Jump to content

Mike Hill

Member
  • Content Count

    6,729
  • Joined

  • Last visited

  • Days Won

    8

About Mike Hill

  • Rank
    Senior Member

Personal Information

  • Location:
    wikipedia

Recent Profile Visitors

3,684 profile views
  1. Mike Hill

    Oil leak

    Have you tried storing it upside down? It might be an Australian model?
  2. Self employed groundy,no tickets,all gear supplied £40-£45 per hour here in Norway. Climbers £55 -£70 per hour. The work is not very hard,bulk of the work comes in from April to December. The money is there but your going to have to chase it.
  3. Mike Hill

    Stihl 015

    Yes mate. A bit of fuel down the plug hole,a few racist slurs and she fired up just like it was 1978.
  4. That might be Dean Lofthouse's old wagon?
  5. Some chippers can withstand the knife to anvil gap being quite roomy.This results in chunky woodchip. Farmi chippers can take a pretty big gap. Have a talk with the Farmi dealer in the UK.
  6. Mike Hill

    Stihl 015

    I swapped this for an old ms193T that was past its prime. Looks to have had little use. I havnt tried stsrting it yet.
  7. If I am looking for hydraulic motors,I use this place. https://www.hydraulik24-fluidtechnik.de/de/
  8. I think its just that the mounting flange on any smaller motor is two bolts short of being stable enough to take the constant battering. The hydraulic motors on my Farmi 12" are 3 times the size of a 6" but even then the top motor can loosen because so much weight is hanging so far out from the attachment point and the whole thing is vibrating,getting torqued to fuc and slamming up and down.Really expensive shorter motors could solve that but Forst builds them cheap. Independent hydraulic motors work well on big machines with vertical rollers .
  9. The blade angle on a Forst is steep to help the feed rollers pull stuff in. Thats fine up to a point but the angle forst chose is in my opinion to steep. This is why they have a habit of shearing the blade bolts and putting the blade through the hydraulic tank. They began by using cheaper cast bearings untill a spate of spontaneous self disassembies and they went to machined SNR bearings like Jensen uses. The chip chamber/feed aperture is a direct copy of a Jensen,just with thinner steel and generally poor weld quaility. Instead of using an expensive gearbox to drive the infeed rollers they chose two £50 hydraulic motors but didnt design the mounting method correctly.So because they are getting battered they come loose and the shafts get slogged out. Every chipper needs maintenance and every chipper I have had ( 8) needed a crack welded up now and then. But none literally fell apart from bad design/manufacture like the two forsts did that I used to work on.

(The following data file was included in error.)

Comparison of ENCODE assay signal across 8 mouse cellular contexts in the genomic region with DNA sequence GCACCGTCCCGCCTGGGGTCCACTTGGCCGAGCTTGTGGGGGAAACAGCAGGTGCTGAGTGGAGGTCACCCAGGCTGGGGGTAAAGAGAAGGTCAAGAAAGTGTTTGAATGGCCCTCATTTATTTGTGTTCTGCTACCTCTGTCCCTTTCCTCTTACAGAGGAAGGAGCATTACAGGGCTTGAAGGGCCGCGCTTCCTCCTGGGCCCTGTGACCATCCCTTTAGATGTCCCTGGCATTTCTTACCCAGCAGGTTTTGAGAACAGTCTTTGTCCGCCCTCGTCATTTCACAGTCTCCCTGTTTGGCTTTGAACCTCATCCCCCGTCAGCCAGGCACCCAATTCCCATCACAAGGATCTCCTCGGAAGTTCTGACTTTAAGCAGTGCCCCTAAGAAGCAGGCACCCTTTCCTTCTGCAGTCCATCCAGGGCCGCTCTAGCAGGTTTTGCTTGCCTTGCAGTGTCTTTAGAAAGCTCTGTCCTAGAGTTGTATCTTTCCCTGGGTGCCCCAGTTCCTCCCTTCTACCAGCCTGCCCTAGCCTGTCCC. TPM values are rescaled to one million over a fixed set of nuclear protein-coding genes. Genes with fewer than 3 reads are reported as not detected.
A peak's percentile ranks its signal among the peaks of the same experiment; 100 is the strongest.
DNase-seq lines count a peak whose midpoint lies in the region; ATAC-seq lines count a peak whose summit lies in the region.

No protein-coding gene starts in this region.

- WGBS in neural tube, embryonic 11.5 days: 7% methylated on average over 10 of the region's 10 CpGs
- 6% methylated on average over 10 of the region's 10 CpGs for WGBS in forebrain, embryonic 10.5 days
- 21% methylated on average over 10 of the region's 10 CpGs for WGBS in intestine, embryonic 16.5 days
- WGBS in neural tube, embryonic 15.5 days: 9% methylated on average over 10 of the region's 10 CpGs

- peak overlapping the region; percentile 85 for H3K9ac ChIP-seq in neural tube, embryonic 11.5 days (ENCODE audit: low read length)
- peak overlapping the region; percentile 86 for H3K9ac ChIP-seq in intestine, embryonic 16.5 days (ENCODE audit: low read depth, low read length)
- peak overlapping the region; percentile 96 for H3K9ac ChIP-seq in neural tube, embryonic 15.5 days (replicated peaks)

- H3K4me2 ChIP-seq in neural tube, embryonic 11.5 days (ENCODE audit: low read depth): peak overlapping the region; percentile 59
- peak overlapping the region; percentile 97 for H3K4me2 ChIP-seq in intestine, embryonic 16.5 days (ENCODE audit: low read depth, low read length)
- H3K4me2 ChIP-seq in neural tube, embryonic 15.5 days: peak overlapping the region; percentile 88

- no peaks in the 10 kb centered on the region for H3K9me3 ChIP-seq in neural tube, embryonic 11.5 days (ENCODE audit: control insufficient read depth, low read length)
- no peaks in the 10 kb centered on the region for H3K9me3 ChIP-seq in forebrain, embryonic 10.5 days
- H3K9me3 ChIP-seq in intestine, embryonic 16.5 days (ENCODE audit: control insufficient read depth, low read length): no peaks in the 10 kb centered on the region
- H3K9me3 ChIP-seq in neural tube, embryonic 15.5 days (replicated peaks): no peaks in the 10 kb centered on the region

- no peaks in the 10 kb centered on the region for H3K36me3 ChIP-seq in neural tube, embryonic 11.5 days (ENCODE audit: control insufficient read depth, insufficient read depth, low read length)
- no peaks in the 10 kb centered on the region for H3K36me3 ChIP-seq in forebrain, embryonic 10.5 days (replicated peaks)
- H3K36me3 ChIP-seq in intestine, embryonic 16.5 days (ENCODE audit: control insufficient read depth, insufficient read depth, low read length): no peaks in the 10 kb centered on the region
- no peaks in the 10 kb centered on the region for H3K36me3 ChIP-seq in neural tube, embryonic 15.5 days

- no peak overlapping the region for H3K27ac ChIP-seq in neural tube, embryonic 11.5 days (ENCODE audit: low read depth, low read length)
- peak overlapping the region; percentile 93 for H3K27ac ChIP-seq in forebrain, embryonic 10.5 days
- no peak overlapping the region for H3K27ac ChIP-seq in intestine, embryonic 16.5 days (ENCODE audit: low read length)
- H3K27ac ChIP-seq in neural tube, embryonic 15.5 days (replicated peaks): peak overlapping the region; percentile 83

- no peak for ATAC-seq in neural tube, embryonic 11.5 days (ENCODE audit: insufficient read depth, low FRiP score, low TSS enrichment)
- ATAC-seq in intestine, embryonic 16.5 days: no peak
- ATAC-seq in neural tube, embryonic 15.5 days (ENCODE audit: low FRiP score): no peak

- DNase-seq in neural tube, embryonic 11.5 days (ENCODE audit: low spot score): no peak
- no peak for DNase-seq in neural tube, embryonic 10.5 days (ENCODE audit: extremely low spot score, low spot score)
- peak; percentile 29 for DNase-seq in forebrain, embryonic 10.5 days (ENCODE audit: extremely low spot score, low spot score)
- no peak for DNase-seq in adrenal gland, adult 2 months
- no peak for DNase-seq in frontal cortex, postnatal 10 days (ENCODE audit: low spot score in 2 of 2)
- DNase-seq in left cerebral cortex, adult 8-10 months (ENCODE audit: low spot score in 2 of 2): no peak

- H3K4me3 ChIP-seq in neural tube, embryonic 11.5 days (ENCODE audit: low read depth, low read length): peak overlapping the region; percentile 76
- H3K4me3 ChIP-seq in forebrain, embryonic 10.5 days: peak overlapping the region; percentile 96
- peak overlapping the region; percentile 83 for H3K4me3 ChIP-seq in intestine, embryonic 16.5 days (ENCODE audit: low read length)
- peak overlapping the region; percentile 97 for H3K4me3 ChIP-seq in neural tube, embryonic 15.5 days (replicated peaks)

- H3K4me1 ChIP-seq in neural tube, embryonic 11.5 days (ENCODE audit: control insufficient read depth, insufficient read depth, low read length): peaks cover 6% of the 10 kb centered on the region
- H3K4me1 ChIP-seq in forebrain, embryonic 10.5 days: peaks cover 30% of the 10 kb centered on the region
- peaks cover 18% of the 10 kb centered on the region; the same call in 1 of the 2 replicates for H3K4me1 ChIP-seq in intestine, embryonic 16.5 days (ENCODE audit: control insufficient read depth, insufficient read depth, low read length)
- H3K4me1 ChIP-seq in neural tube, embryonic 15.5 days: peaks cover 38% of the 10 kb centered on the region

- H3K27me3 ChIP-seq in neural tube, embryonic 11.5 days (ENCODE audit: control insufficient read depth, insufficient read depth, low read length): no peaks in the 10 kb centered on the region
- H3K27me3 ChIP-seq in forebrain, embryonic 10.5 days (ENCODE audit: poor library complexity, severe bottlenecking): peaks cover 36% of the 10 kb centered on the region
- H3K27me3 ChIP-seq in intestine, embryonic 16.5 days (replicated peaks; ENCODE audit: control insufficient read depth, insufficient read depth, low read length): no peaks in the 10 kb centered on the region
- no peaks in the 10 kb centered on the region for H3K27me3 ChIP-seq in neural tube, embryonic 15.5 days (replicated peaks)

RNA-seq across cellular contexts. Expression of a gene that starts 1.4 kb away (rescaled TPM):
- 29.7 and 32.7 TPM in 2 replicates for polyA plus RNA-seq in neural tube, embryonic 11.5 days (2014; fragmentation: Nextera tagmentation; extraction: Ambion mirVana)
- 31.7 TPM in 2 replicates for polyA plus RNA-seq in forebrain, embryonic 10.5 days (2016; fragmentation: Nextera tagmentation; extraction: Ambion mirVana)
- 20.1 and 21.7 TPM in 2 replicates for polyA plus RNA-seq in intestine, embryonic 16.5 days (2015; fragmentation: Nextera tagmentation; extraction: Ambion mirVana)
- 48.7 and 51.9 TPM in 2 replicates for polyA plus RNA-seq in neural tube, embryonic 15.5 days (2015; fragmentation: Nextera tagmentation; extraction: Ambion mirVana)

10. 200kg less of steel in a Forst than a Jensen.Redwoods copied Jensen as close as they could and found cheaper solutions to some items and still got a law suit over it. Main thing is your happy,don't get to attached to it and sell it before the warranty runs out. I have been working on chippers and using them daily for 22 years,I was genuinely going to buy a Forst untill I visited their dealership and looked at one.
  11. You would be supprised how often chipper bearings Crack the housing,I have experienced decent chunks of the radius fall from the block. Having pointless central greasing banks on a wee machine like a 6" chipper is simply a gimmick. Forsts are built to a low price point and the design shows that.Chop it in inside the 2 year warranty and its likely going to do you well.Dont expect it to hold up for 5000 hours though.
  12. And thats exactly why those pipes are hopeless.
  13. Are the grease lines pressure rated?
  14. That folding hopper is the best for flat ground. The funnel shaped one is best for undulating terrain,thats what is was designed for. Who did you use to get the parts?I need some stuff for my machine and the local guy is worse than hopeless.
  15. See There I go again.In your head well and good. Have a good trip,I expect to see you on here later on. Have a safe flight.

About

Arbtalk.co.uk is a hub for the arboriculture industry in the UK.  
If you're just starting out and you need business, equipment, tech or training support you're in the right place.  If you've done it, made it, got a van load of oily t-shirts and have decided to give something back by sharing your knowledge or wisdom,  then you're welcome too.
If you would like to contribute to making this industry more effective and safe then welcome.
Just like a living tree, it'll always be a work in progress.
Please have a look around, sign up, share and contribute the best you have.

See you inside.

The Arbtalk Team

Follow us

×
×
  • Create New...

Important Information

We have placed cookies on your device to help make this website better. You can adjust your cookie settings, otherwise we'll assume you're okay to continue.